About Gay Welcome's Gay Travel Guides
Gay travel is on the rise - all over the world. But what does that mean exactly? Are gay people travelling more. Probably not. But a larger proportion of their travel time is now 'gay travel' time - in greater numbers and at a greater frequency, they're going on ‘gay holidays’, ‘gay cruises’, participating in ‘gay events’, and staying in ‘gay hotels’. As Europe and the rest of the world becomes increasingly gay-friendly, the concept of gay travel becomes all the more acceptable and fun in the eyes of gay travellers. Why just travel to Barcelona, when you can travel to Barcelona to attend gay pride, stay in a gay hotel and meet up with lots of like-minded gay travellers in a gay bar? It doesn’t mean that every trip you take has to be gay, but it’s nice to know that you can go down the gay travel route should you want to - and the Gay Welcome site is there to make such gay holidays as easy and fun to plan as possible.
A gay travel guide for every occasion
Clearly the Gay Welcome website is dedicated to all aspects of gay travel within Europe - everything from helping you find a gay hotel or (actively) gay-friendly hotel, gay events at your chosen destination, as well as track down the perfect gay cruise, tour or holiday. This particular section of our gay travel site is dedicated to ‘Gay Destination Guides’ - information on all those favourite places to visit across Europe, from the top gay cities such as Amsterdam, London, Barcelona, Berlin, Madrid, Paris and Stockholm (and many others), to favourite seaside towns, islands and countryside destinations - from the old favourites of Mykonos, Sitges and Gran Canaria, to up-and-coming areas such as Reykjavik, Prague, Tel Aviv and Montpellier. Over time, we’ll be adding more and more gay travel guides to this section of the site - written by insiders with local knowledge of the best gay bars, gay saunas, gay beaches and gay shops and restaurants.
How are our gay travel guides different?
There are lots of ‘destination guides’ covering the top gay travel destinations across Europe, and the world. But most of them are pretty shoddy - quickly put together, usually from information taken from other websites, with bad photos, not enough events, weedy listings and links to big mainstream hotel websites full of Marriotts and Hiltons (rather than actually gay-friendly hotels.). Overall, for the gay traveller, these guides aren’t terribly helpful and don’t inspire much enthusiasm for the destination you’re reading about.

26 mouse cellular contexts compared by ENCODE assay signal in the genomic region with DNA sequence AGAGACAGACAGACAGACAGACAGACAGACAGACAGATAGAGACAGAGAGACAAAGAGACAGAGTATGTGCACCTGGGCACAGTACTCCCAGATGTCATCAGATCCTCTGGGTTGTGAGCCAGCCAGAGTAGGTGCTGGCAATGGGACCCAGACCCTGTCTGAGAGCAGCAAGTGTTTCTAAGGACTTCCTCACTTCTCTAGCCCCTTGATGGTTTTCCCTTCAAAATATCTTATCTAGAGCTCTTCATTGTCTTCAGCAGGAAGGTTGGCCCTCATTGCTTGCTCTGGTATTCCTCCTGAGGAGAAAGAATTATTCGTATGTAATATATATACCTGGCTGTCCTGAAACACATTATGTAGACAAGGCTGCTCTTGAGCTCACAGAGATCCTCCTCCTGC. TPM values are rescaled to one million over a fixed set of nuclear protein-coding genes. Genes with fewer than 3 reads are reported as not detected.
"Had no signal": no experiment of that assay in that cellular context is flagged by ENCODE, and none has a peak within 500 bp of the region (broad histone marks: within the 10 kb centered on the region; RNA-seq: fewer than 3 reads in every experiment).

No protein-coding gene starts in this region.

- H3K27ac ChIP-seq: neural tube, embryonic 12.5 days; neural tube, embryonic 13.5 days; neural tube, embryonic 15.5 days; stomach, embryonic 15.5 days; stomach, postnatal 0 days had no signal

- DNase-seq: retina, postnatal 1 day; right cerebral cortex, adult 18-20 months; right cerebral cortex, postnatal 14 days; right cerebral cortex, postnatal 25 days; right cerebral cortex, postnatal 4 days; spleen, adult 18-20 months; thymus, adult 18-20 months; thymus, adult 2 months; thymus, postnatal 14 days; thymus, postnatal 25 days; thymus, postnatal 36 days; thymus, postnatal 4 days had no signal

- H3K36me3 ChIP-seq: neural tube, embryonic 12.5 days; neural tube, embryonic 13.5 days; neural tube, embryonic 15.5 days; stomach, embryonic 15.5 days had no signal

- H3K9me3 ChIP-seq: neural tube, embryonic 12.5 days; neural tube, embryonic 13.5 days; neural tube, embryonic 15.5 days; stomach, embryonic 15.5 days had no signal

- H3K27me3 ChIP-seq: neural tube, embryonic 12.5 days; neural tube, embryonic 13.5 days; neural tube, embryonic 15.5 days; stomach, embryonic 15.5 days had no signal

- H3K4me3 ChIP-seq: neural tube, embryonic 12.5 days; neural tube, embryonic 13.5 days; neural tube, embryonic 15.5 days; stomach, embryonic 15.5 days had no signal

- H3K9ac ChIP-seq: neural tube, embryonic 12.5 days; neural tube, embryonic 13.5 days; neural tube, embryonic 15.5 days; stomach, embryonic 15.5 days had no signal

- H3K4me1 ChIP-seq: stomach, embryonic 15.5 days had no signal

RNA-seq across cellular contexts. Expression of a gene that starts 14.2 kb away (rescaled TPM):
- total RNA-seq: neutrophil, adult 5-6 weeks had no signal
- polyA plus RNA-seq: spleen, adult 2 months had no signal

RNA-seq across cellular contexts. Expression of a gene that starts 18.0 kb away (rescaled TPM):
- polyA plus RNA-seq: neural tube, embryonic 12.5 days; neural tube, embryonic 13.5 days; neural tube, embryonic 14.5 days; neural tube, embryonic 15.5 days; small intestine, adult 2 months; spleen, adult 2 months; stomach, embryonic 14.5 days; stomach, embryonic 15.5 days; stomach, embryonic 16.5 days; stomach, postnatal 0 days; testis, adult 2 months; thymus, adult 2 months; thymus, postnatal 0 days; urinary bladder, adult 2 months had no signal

A different type of gay travel guide
So we decided to do gay travel guides differently. With literally millions of gay people travelling into and within Europe every year, we wanted to help you have as good a gay holiday as possible. Our ‘Gay Travel Guides' do just that - giving you all the information you need. Each is broken down into a 4-tab page. The first ‘OVERVIEW’ tab covers general travel information on the destination, rather than just gay travel info. It highlights the main places to visit and a little history of the place. The second tab ‘GAY LIFE’ - covers the destination from a gay travel angle. It lists and maps the top bars, clubs, saunas, beaches, restaurants etc. It’s on this page that you’ll find listings of gay and gay-friendly events at the destination. Under the 3rd tab, ‘GAY HOTELS’ - you’ll find a list of genuinely gay-only, ‘actively gay-friendly’ and other gay-friendly hotels, B&Bs and guesthouses at this destination. Finally, under the ‘HOT TIPS’ tab, we cover our recommendations on everything from how to organise a ‘hook up’ to the best local magazines and websites to track down the very latest information on gay bars, gay clubs, gay saunas and shops.
Gay events with a difference
Our Gay Events calendar is the biggest of its kind in Europe (and probably the world). We think gay events are key to the gay travel experience, as more and more gay travellers choose destinations because of an event that might be happening there. And even if the event isn’t the main reason for traveling to a particular city or seaside resort, it’s nice to know what gay events might be on while you’re there. But our gay travel website goes three steps beyond most sites when it comes to gay travel events. Firstly, we list far more events than other gay websites. Secondly, our gay events are now integrated into each of our gay guides, so you can see what’s on while reading about the destination’s bars, beaches and history. And thirdly, we don’t only list gay events - we’ve also cherry-picked those events that we feel complement gay travel - mainstream events that we know gay travellers are likely to find interesting. Everything from a Lady Gaga concert to a fetish pride event to big sports events (such as the Tour de France) to Opera seasons at the world’s top opera houses.
The future of gay travel
The future is bright - the future is pink. We think gay travel as a concept is going to continue to grow. Whereas it was one thought gay people would becoming decreasingly ‘ghettoised’ - the opposite has proved to be true. With growing acceptance, gays feel more able to travel and play together all over the world, going on gay cruises, going to gay pride festivals, attending a gay culinary tour perhaps or a week of gay clubbing somewhere in the sun. And as the appetite for travelling with other ‘birds of a feather’ grows, the gay travel industry rises to challenge to offer even bigger gay cruises and tours and events and hotels - stoking demand still future. And we’ll be there to map it all out for you and make sure you get the very best of what gay travel has to offer.